Office extensions in the docklands

The Dublin City Council has granted planning permissions to a business associated with billionaire Denis O’Brien for additional floors on an office building in the Docklands. In the beginning of 2019, Jepview Ltd had plans to replace the fourth floor penthouse inside the Malt House building. Jepview planned to build an additional four storeys to make a nine storey office building. However, the council determined that the plan may be excessive and Jepview reduced one of the planned floors.

The council revised plans earlier this year after the conservation officer revealed that effective development will consist of five floors of vertical extension over an existing 4 storey victorian warehouse building. The officer also stated that the proposed addition should be reduced by at least two storeys to ensure the glass extension remained appropriated.

The office deemed that getting rid of only one floor was sufficient. The vertical expansion grant of the Malt House building uses the city council planner. Specifically, the proposal”exhibits a distinctive contemporary design which will make a positive contribution to the subject site and Dublin’s urban fabric”. …

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Skyrocketing Inheritance Taxes due to Increasing Property Prices

The exchequer reported an all time high collection from the inheritance tax which is one component in the capital acquisition tax (CAT). The amount recorded that was collected amounts to €466.3 million. The increase in revenue from the inheritance tax is due to increasing property prices and unchanged tax free thresholds. The revenue figure of inheritance tax collected depicts an increase in revenue by 10% in comparison to the collections in 2017. Inheritance tax collections comparatively increased by 48% in comparison to the Celtic Tiger era in 2007. This dramatic increase across the span of 10 years is due to the rising housing costs.

Over half of the inheritance tax was paid on the behalf of grandchildren, nieces and nephews who inherited upwards of €32,500 from relatives in 2018. The rapid growth in inheritance tax collection is due to another year of increasing property prices. Furthermore, the increase is due to the controversial unchanged tax free thresholds. Many people argue that these thresholds should be immensely increased. The tax free threshold for inheritances left to children was at its highest in …

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Housing in half of all counties are unaffordable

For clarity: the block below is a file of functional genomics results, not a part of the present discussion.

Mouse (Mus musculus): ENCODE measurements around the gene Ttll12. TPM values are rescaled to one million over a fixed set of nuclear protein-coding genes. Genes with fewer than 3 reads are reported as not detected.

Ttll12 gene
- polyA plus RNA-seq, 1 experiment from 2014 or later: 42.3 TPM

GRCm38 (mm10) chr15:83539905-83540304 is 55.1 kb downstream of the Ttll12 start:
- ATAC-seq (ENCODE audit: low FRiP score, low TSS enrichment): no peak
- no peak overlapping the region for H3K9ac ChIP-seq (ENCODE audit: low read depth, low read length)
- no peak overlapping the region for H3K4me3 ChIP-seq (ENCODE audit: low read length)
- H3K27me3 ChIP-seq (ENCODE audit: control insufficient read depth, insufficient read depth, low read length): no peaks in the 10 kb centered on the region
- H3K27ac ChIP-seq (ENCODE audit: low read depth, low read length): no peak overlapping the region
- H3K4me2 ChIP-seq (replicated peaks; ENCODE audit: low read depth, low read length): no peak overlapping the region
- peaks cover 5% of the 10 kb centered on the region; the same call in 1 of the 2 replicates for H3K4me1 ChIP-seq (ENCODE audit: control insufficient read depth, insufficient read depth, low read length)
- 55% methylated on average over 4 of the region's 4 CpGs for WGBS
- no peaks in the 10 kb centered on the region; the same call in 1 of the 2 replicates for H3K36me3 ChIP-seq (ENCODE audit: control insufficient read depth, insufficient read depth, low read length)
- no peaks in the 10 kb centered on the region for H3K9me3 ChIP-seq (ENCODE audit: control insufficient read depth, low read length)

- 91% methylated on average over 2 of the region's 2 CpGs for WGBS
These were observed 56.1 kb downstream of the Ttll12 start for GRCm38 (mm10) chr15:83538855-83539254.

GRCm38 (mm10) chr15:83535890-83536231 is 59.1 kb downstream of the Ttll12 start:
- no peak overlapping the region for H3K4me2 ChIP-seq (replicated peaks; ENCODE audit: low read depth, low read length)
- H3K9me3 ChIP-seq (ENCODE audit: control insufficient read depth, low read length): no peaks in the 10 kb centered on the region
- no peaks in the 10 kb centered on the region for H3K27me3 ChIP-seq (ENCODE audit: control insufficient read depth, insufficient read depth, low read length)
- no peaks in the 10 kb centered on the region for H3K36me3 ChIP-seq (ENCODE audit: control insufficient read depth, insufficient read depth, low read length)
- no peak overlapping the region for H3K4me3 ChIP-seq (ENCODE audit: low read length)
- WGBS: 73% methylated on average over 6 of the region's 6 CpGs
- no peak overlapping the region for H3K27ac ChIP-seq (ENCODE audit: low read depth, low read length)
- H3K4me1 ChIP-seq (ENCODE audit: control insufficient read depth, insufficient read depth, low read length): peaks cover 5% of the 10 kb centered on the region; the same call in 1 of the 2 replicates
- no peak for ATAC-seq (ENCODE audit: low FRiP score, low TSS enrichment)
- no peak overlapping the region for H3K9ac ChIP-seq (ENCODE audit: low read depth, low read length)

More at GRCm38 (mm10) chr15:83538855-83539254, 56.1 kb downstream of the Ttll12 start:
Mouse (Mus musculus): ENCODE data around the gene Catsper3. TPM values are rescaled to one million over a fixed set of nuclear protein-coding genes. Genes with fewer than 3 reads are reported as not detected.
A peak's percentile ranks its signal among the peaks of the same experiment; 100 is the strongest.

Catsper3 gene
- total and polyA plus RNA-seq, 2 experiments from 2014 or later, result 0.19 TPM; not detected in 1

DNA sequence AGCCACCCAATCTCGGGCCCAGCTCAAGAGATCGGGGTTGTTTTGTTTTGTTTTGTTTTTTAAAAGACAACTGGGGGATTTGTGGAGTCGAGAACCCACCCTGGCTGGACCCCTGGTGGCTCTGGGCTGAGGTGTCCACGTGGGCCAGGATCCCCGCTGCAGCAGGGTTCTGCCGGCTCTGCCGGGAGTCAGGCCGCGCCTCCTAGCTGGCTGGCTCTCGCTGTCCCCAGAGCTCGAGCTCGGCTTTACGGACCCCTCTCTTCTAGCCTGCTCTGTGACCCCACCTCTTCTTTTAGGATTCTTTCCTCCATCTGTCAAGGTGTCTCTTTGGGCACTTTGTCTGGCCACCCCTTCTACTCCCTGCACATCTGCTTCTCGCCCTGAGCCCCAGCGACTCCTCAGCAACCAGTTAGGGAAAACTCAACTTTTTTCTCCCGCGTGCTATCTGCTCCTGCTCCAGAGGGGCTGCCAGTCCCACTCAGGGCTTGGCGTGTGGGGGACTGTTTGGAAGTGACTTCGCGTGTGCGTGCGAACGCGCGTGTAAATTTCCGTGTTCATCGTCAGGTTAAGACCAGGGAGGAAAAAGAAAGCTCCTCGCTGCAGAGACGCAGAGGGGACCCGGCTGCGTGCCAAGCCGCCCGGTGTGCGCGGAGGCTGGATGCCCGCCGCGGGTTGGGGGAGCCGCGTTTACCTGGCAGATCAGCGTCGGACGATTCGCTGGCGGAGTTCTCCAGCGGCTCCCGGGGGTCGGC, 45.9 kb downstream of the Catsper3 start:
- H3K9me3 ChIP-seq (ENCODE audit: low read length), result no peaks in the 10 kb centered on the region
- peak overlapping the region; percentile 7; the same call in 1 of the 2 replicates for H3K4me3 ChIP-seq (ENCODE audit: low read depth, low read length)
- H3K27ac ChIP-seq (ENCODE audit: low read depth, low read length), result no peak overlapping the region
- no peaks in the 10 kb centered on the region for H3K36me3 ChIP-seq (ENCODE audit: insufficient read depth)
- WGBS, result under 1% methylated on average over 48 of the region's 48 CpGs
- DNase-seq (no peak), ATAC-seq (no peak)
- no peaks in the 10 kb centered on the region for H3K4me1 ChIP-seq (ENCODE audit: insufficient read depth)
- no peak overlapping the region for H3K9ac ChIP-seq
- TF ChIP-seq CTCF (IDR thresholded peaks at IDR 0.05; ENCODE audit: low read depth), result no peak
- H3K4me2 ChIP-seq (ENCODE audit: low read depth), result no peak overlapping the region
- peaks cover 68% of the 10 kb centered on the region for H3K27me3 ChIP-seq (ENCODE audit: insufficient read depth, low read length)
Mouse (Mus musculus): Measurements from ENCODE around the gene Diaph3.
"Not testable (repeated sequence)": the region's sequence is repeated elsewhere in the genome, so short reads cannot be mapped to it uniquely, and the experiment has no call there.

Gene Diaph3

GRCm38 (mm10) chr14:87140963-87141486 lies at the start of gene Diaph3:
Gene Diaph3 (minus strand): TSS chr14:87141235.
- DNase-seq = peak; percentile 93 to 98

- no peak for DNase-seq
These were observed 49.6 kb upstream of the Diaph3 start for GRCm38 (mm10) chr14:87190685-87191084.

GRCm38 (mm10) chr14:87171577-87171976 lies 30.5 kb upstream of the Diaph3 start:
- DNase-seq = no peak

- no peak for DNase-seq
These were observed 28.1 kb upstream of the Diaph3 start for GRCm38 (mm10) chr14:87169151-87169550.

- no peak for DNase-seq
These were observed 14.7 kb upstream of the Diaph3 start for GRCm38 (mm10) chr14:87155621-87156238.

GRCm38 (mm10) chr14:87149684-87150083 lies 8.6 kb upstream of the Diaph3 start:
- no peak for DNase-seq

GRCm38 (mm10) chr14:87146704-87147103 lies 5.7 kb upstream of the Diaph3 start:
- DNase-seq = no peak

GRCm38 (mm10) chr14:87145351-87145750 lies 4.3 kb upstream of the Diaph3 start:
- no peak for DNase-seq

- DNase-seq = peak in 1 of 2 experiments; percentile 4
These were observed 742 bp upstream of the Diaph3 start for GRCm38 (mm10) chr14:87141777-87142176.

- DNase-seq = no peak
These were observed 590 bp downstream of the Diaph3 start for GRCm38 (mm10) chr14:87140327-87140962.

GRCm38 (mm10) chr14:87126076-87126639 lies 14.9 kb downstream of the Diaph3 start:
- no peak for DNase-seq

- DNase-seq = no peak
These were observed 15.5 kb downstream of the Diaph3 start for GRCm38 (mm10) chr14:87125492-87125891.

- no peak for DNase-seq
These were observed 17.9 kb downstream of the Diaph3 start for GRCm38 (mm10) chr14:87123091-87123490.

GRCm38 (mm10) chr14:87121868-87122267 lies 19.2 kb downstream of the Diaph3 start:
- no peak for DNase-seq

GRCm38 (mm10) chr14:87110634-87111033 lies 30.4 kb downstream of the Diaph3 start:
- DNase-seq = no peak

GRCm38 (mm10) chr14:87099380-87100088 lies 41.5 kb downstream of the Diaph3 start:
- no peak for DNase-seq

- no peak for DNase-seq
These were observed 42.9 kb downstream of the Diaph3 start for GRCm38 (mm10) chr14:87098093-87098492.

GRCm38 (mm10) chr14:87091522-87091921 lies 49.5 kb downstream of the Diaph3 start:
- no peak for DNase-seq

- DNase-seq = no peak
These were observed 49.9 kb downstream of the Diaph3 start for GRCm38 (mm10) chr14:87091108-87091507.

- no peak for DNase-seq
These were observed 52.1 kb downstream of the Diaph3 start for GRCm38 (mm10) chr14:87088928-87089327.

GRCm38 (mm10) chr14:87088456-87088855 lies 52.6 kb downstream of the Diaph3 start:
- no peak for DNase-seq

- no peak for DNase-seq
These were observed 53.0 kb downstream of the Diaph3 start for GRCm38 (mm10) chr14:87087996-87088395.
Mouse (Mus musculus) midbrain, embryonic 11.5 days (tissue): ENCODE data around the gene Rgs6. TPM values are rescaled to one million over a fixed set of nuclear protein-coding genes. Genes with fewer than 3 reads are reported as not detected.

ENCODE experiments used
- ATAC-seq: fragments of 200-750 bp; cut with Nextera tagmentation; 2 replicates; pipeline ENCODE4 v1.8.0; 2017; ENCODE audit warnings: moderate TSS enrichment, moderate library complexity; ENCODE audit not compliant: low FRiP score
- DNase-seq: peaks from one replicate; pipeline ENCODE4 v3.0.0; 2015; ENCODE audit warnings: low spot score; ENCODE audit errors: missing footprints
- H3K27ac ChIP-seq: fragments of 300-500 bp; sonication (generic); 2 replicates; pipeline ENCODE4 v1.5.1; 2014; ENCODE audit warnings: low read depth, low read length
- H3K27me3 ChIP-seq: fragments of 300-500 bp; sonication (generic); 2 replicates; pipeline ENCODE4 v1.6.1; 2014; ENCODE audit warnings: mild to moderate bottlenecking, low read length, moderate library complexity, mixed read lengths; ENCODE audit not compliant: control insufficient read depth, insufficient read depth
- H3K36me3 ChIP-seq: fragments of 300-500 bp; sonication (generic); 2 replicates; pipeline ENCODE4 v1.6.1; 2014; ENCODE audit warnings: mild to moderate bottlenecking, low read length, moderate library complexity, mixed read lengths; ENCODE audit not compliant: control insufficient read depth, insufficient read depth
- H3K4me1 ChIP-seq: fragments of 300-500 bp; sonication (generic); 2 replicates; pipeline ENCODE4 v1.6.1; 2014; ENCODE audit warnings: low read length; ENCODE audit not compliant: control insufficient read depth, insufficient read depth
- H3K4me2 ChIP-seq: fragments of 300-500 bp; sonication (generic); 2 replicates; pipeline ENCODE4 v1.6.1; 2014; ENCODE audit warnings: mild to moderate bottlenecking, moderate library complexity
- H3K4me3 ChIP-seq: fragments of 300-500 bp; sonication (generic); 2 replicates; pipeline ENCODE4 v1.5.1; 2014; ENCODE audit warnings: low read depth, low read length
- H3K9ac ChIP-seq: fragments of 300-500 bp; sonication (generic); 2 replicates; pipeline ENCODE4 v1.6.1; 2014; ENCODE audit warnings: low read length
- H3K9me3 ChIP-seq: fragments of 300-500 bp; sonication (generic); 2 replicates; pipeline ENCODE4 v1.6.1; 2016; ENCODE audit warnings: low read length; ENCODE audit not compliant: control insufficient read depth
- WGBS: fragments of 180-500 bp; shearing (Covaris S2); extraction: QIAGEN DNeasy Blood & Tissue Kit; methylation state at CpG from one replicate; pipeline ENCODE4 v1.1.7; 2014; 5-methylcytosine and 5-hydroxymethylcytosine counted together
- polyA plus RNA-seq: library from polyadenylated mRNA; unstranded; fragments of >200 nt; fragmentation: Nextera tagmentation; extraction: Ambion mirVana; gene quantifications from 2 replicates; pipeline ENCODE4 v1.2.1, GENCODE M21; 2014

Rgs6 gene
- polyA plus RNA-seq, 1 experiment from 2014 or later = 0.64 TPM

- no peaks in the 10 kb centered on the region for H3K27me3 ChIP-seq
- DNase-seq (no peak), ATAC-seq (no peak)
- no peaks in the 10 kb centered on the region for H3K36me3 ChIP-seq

According to the Irish independent, homes are becoming so expensive that first time buyers cannot afford to purchase a home in half of the counties in Ireland. Not only are the housing prices too high to quantify as affordable, but mortgage requirements do not make buying homes possible for first time buyers. In other words, a buyers average income does not amount to the fund needed to deposit. A buyer’s income on average also does not quantify to high enough earnings to qualify for a mortgage.

The lack of affordable homes have always been an issue in Dublin and Cork, but the trends in the housing market are causing widespread housing unaffordability throughout the state. Recently, a survey conducted by the EY-DKM economic advisory determined Co Roscommon, Co Clare and Co Offlay have been defined as additional counties that are now too expensive for buyers.

The most unaffordable counties of Co Wicklow, Co Kildare, and Co Meath have been defined as the most unaffordable in terms of saving for a deposit. These counties take an average of 15 plus years …

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Central Bank warns of a financial stability threat due to cuckoo funds

Cuckoo funds or offshore venture funds in Ireland’s commercial property is causing apartments to be bought up by the big businesses that make up the cuckoo funds. The increasing dominance of offshore investment in Irish commercial property is causing risks that they will also import a boom bust cycle. According to research from the Central Bank, the threat is also that house prices will fall and the banks will be weakened.

Warnings have been definably seen as two of the biggest property investors in recent years look to sell a large portion of their office blocks. The Central Bank continues to explain that foreign financed funds are more vulnerable to negative shocks outside of Ireland. In other words, foreign investors are not as concerned with the Irish economy as they are concerned with the general economy and their investments. Foreign investors are not concerned with the health of the Irish economy and could potentially get rid of all Irish assets to pursue easy profits elsewhere.

Although there is high risk associated with cuckoo funds and foreign investors, these investments are …

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OPW’s failures in property management – overpaying for properties

A former employee of the Office of Public Works (OPW) will discuss in a private session of the Public Accounts Committee (PAC) that they have shown to have immense failures in the property management unit.

The main purpose of the OPW is to support the implementation of policy. The Office of Public Works also advises the Minister and the Minister of State in property. This property includes heritage properties and flood risk management.

The former employee worked in the property management unit. The previous employee revealed that the Office of Public Works wrote numerous reports that showed the shortcomings and failures in the way that the OPW deals with property.

The OPW has been under recent pressures due to the move of the Department of Health headquarters onto Baggot Street. According to the PAC, the move led to an overpayment of €21 million. The former employee will assess on the value of money in the OPW’s total property and report to the PAC related to the overspending of OPW. According to the employees report the overspending of a single session exemplifies …